LONDON — Prime Minister Boris Johnson of Britain said on Sunday evening that its coronavirus vaccine booster program would be accelerated to counter what he called a “tidal wave” of cases from the rapidly spreading Omicron variant.
Mr. Johnson said the British government would now aim to offer all eligible adults a booster shot by the end of this year, a month earlier than the goal he set on Nov. 30 to deliver these millions of shots by the end of January.
“No one should be in any doubt: There is a tidal wave of Omicron coming,” Mr. Johnson said in a videotaped address, “and I’m afraid it is now clear that two doses of vaccine are simply not enough to give the level of protection we all need.”
Mr. Johnson, who has been under extreme pressure for days after the disclosure that his aides held a holiday party in breach of coronavirus restrictions last year, did not announce any major new social-distancing restrictions. But the government raised the Covid alert level from three to four — its second-highest level — amid signs that Omicron was spreading rapidly throughout the country.
In raising the alert level, the chief medical officers of England, Scotland, Wales and Northern Ireland, declared in a statement that the “early evidence shows that Omicron is spreading much faster than Delta and that vaccine protection against symptomatic disease from Omicron is reduced.”
Under what Mr. Johnson called the “Omicron Emergency Boost,” the government will offer booster shots to adults ages 18 and older by New Year’s Day. Adults are eligible for a booster shot three months after their second shot. Britain has distributed 23.1 million booster shots, reaching 40.2 percent of people aged 12 and above.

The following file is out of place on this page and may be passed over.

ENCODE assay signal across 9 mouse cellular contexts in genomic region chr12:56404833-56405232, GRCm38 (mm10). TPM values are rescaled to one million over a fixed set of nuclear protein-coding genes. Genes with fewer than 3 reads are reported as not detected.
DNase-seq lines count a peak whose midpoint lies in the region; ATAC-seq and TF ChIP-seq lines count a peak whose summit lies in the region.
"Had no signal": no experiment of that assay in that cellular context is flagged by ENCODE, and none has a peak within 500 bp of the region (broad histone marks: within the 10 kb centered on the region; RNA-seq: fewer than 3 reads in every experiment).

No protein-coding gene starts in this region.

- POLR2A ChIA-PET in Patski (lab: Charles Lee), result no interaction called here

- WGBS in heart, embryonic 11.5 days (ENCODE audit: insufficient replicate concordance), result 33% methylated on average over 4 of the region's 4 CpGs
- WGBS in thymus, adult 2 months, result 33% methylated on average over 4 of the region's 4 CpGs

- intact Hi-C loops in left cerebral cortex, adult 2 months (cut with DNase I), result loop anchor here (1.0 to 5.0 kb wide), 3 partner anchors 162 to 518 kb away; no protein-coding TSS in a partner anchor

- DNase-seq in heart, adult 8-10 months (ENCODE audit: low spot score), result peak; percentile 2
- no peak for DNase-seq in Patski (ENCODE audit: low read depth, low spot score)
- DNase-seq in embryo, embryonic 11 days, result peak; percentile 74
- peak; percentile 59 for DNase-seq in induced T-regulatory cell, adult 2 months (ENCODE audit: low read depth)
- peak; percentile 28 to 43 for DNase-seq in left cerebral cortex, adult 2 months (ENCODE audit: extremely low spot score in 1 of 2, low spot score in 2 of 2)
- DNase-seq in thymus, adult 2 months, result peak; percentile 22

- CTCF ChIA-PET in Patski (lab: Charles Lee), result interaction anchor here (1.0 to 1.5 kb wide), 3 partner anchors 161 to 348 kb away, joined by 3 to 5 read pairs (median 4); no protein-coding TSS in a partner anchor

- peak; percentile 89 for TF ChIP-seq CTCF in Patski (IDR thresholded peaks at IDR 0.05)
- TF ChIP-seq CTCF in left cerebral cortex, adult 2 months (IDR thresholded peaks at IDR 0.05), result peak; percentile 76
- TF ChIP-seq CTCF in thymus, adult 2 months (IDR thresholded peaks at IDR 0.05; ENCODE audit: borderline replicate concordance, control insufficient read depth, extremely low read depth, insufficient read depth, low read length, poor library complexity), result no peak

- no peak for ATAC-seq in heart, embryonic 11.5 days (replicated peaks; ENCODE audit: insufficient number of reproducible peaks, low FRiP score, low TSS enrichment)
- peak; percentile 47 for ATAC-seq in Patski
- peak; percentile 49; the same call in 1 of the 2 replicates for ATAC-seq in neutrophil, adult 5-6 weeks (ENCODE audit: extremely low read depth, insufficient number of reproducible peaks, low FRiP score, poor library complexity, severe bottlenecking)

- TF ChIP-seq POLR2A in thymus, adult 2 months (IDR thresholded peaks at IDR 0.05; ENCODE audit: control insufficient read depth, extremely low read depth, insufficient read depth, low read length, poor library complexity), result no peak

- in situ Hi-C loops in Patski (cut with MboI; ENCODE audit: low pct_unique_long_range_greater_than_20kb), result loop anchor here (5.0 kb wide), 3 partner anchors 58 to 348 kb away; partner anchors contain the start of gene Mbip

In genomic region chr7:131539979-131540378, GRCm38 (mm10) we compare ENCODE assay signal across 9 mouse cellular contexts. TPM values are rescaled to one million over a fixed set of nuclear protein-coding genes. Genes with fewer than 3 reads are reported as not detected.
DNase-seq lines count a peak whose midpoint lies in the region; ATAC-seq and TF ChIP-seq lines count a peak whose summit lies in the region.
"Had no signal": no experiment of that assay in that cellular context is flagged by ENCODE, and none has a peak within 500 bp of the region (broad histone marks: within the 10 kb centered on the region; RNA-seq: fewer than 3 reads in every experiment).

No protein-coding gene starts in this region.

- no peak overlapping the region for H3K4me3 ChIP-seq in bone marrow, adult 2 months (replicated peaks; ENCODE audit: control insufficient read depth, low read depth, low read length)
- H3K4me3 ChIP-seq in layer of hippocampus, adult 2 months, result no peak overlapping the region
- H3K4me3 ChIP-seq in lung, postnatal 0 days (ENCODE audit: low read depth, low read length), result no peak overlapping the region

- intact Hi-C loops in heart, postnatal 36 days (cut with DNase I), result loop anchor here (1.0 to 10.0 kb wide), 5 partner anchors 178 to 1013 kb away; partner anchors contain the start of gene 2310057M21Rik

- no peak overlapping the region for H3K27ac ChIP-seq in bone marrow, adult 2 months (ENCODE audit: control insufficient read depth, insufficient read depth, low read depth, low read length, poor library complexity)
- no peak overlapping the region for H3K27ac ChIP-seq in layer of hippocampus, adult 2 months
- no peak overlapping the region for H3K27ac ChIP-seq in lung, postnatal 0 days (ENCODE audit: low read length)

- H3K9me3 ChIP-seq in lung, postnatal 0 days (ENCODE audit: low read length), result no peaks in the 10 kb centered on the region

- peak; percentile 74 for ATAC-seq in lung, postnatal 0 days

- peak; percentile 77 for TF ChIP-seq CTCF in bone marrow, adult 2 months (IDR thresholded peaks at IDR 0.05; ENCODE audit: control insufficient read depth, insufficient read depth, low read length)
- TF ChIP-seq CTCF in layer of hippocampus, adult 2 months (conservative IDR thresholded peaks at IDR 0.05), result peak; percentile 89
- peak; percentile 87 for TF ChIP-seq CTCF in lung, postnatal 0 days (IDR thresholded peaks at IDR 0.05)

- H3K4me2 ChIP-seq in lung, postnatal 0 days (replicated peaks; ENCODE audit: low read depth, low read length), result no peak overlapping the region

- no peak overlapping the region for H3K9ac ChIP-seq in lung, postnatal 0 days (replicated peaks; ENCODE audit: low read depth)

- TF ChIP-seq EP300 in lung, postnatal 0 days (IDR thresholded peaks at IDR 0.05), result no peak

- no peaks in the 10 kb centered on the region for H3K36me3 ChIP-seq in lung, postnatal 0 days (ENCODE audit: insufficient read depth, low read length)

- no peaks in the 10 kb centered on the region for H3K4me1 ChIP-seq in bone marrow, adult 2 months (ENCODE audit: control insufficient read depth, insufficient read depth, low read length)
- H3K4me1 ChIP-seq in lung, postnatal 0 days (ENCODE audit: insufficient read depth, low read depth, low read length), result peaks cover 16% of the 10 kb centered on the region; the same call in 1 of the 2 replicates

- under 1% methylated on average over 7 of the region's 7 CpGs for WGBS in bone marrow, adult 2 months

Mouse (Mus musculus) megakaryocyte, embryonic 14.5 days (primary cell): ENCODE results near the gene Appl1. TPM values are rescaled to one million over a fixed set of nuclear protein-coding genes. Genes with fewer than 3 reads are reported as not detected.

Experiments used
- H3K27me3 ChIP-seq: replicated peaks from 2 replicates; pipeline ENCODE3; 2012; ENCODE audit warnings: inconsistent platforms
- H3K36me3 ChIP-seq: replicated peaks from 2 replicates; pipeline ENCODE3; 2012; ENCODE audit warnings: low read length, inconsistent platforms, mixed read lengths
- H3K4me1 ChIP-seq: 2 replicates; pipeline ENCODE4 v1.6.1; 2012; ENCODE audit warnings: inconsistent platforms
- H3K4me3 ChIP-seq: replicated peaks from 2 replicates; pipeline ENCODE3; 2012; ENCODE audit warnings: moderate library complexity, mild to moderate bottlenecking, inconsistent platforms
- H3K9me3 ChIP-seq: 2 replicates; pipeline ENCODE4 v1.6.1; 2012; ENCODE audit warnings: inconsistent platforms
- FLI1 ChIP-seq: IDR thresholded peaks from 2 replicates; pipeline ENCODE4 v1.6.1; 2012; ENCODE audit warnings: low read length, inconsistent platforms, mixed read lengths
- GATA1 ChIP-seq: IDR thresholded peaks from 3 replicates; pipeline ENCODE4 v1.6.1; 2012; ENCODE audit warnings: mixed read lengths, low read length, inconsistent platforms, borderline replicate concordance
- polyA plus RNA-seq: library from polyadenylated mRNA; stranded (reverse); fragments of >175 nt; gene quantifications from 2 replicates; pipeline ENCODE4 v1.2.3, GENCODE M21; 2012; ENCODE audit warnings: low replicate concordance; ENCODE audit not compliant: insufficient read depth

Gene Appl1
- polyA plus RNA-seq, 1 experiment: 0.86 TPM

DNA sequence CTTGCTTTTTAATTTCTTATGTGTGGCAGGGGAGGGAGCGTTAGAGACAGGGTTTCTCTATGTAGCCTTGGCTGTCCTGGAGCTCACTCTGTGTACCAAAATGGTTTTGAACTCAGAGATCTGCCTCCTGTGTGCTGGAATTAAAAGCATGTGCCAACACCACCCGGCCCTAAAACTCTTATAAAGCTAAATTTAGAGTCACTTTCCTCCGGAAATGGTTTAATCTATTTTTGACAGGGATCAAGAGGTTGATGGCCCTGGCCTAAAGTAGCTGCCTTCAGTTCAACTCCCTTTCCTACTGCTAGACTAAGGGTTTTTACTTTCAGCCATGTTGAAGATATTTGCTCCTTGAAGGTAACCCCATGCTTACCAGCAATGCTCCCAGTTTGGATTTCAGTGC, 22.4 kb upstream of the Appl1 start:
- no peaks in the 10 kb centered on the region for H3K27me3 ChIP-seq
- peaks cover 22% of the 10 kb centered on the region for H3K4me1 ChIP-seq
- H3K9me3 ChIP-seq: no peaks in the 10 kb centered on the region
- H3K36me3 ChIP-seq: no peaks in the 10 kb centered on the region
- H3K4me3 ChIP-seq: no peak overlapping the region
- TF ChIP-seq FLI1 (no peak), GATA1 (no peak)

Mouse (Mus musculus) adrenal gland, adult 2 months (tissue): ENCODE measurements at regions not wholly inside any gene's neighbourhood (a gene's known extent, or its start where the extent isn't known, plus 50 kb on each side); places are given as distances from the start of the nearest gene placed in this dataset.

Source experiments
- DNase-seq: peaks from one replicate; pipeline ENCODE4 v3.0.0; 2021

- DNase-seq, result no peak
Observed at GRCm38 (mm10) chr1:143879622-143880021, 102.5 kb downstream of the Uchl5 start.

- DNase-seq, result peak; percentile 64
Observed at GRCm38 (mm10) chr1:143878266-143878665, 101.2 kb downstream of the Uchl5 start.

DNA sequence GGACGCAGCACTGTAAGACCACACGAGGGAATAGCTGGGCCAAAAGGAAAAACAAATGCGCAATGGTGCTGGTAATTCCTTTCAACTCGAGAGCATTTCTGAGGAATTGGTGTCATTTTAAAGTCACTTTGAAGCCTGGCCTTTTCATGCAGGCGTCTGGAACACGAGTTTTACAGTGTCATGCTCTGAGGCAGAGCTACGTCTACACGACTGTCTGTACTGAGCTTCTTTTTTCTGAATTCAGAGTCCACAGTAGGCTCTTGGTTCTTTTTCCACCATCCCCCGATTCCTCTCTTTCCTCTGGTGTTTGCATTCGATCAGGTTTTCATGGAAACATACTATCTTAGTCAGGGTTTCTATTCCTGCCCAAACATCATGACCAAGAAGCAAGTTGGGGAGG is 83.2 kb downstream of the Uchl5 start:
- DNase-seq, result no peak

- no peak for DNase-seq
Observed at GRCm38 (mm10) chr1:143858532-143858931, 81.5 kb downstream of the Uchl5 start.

To reach the new goal, Mr. Johnson said the National Health Service would have to defer some other medical procedures between now and the end of the year. He said the government would deploy 42 military planning units to help open additional vaccination centers and mobile units.
“If we don’t do this now, the wave of Omicron could be so big that cancellations and disruptions, like the loss of cancer appointments, would be even greater next year,” Mr. Johnson said. “To hit the pace we need, we’ll need to match the N.H.S.’s best vaccination day yet — and then beat it day after day.”
“This will require an extraordinary effort,” he added.
The videotaped address seemed calculated in part to seize the offensive in advance of a politically perilous week in which Mr. Johnson will face a difficult vote in Parliament on Covid restrictions he announced last week, as well as by an election in which the Conservative Party is at risk of losing a once-safe seat.
Mr. Johnson faces a potential mutiny by members of his Conservative Party, who have threatened to vote against the new restrictions, which include urging people to work from home, wear face masks in more indoor settings, and to show a vaccine certification to enter nightclubs, and events with large audiences.
The prime minister’s credibility has also come under question after reports that members of his staff held Christmas parties in 10 Downing Street, at a time when the public was instructed not to meet with friends or family members.